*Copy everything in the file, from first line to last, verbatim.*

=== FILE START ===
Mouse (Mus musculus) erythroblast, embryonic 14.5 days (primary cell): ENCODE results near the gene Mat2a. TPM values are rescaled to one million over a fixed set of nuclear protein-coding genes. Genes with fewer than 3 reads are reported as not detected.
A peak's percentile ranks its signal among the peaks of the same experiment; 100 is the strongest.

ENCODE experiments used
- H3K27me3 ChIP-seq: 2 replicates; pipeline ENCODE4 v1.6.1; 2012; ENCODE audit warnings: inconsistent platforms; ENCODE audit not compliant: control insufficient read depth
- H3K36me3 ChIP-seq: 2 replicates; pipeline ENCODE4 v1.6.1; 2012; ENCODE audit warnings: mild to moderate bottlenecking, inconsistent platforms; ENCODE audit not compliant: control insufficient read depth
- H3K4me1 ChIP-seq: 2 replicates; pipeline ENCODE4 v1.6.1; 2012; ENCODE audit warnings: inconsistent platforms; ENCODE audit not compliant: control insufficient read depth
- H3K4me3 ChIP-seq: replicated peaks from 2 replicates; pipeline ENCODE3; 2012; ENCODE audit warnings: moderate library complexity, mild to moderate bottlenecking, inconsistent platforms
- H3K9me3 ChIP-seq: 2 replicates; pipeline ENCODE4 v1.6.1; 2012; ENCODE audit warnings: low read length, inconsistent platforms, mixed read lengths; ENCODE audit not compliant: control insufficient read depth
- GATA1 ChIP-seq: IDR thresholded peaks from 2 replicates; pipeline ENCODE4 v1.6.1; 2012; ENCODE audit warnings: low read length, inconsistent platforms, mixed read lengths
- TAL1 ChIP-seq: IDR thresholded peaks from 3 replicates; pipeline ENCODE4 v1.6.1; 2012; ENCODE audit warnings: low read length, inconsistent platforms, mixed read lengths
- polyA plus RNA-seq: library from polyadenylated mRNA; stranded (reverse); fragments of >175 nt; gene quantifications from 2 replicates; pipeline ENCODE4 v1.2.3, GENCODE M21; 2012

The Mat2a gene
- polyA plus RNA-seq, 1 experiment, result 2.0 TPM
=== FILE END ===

Mouse (Mus musculus) erythroblast, embryonic 14.5 days (primary cell): ENCODE results near the gene Mat2a. TPM values are rescaled to one million over a fixed set of nuclear protein-coding genes. Genes with fewer than 3 reads are reported as not detected.
A peak's percentile ranks its signal among the peaks of the same experiment; 100 is the strongest.

ENCODE experiments used
- H3K27me3 ChIP-seq: 2 replicates; pipeline ENCODE4 v1.6.1; 2012; ENCODE audit warnings: inconsistent platforms; ENCODE audit not compliant: control insufficient read depth
- H3K36me3 ChIP-seq: 2 replicates; pipeline ENCODE4 v1.6.1; 2012; ENCODE audit warnings: mild to moderate bottlenecking, inconsistent platforms; ENCODE audit not compliant: control insufficient read depth
- H3K4me1 ChIP-seq: 2 replicates; pipeline ENCODE4 v1.6.1; 2012; ENCODE audit warnings: inconsistent platforms; ENCODE audit not compliant: control insufficient read depth
- H3K4me3 ChIP-seq: replicated peaks from 2 replicates; pipeline ENCODE3; 2012; ENCODE audit warnings: moderate library complexity, mild to moderate bottlenecking, inconsistent platforms
- H3K9me3 ChIP-seq: 2 replicates; pipeline ENCODE4 v1.6.1; 2012; ENCODE audit warnings: low read length, inconsistent platforms, mixed read lengths; ENCODE audit not compliant: control insufficient read depth
- GATA1 ChIP-seq: IDR thresholded peaks from 2 replicates; pipeline ENCODE4 v1.6.1; 2012; ENCODE audit warnings: low read length, inconsistent platforms, mixed read lengths
- TAL1 ChIP-seq: IDR thresholded peaks from 3 replicates; pipeline ENCODE4 v1.6.1; 2012; ENCODE audit warnings: low read length, inconsistent platforms, mixed read lengths
- polyA plus RNA-seq: library from polyadenylated mRNA; stranded (reverse); fragments of >175 nt; gene quantifications from 2 replicates; pipeline ENCODE4 v1.2.3, GENCODE M21; 2012

The Mat2a gene
- polyA plus RNA-seq, 1 experiment, result 2.0 TPM